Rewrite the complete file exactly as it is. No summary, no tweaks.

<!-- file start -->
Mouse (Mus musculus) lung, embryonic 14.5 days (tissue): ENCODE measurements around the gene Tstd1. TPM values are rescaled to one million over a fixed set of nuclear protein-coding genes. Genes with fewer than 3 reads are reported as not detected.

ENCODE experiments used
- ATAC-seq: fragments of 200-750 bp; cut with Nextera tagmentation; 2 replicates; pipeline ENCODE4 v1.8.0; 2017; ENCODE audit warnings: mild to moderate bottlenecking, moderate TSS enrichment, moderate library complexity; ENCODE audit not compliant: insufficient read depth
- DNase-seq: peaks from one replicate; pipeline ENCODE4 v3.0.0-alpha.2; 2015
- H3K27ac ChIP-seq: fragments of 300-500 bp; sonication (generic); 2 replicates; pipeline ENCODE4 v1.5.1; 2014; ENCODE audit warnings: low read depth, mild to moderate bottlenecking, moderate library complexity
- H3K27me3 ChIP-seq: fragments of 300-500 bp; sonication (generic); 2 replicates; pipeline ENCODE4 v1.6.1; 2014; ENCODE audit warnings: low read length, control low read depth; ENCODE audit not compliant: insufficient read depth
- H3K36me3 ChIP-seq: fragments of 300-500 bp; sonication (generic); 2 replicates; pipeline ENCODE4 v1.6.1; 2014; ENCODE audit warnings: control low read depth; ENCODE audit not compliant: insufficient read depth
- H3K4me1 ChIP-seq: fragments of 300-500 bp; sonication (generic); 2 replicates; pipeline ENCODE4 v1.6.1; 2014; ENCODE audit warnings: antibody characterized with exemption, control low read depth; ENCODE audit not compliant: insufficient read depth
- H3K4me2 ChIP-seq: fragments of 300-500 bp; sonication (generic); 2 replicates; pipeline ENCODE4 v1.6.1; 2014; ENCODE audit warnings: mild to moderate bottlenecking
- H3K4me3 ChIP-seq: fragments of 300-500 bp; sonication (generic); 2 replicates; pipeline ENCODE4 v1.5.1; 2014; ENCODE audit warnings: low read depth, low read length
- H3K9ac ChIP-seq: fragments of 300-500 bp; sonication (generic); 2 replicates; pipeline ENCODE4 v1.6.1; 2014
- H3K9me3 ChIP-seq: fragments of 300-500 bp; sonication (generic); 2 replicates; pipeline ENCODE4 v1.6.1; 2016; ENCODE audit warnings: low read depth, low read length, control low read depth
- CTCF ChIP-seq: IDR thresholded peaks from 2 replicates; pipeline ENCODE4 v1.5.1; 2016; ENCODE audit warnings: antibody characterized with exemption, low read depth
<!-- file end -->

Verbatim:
Mouse (Mus musculus) lung, embryonic 14.5 days (tissue): ENCODE measurements around the gene Tstd1. TPM values are rescaled to one million over a fixed set of nuclear protein-coding genes. Genes with fewer than 3 reads are reported as not detected.

ENCODE experiments used
- ATAC-seq: fragments of 200-750 bp; cut with Nextera tagmentation; 2 replicates; pipeline ENCODE4 v1.8.0; 2017; ENCODE audit warnings: mild to moderate bottlenecking, moderate TSS enrichment, moderate library complexity; ENCODE audit not compliant: insufficient read depth
- DNase-seq: peaks from one replicate; pipeline ENCODE4 v3.0.0-alpha.2; 2015
- H3K27ac ChIP-seq: fragments of 300-500 bp; sonication (generic); 2 replicates; pipeline ENCODE4 v1.5.1; 2014; ENCODE audit warnings: low read depth, mild to moderate bottlenecking, moderate library complexity
- H3K27me3 ChIP-seq: fragments of 300-500 bp; sonication (generic); 2 replicates; pipeline ENCODE4 v1.6.1; 2014; ENCODE audit warnings: low read length, control low read depth; ENCODE audit not compliant: insufficient read depth
- H3K36me3 ChIP-seq: fragments of 300-500 bp; sonication (generic); 2 replicates; pipeline ENCODE4 v1.6.1; 2014; ENCODE audit warnings: control low read depth; ENCODE audit not compliant: insufficient read depth
- H3K4me1 ChIP-seq: fragments of 300-500 bp; sonication (generic); 2 replicates; pipeline ENCODE4 v1.6.1; 2014; ENCODE audit warnings: antibody characterized with exemption, control low read depth; ENCODE audit not compliant: insufficient read depth
- H3K4me2 ChIP-seq: fragments of 300-500 bp; sonication (generic); 2 replicates; pipeline ENCODE4 v1.6.1; 2014; ENCODE audit warnings: mild to moderate bottlenecking
- H3K4me3 ChIP-seq: fragments of 300-500 bp; sonication (generic); 2 replicates; pipeline ENCODE4 v1.5.1; 2014; ENCODE audit warnings: low read depth, low read length
- H3K9ac ChIP-seq: fragments of 300-500 bp; sonication (generic); 2 replicates; pipeline ENCODE4 v1.6.1; 2014
- H3K9me3 ChIP-seq: fragments of 300-500 bp; sonication (generic); 2 replicates; pipeline ENCODE4 v1.6.1; 2016; ENCODE audit warnings: low read depth, low read length, control low read depth
- CTCF ChIP-seq: IDR thresholded peaks from 2 replicates; pipeline ENCODE4 v1.5.1; 2016; ENCODE audit warnings: antibody characterized with exemption, low read depth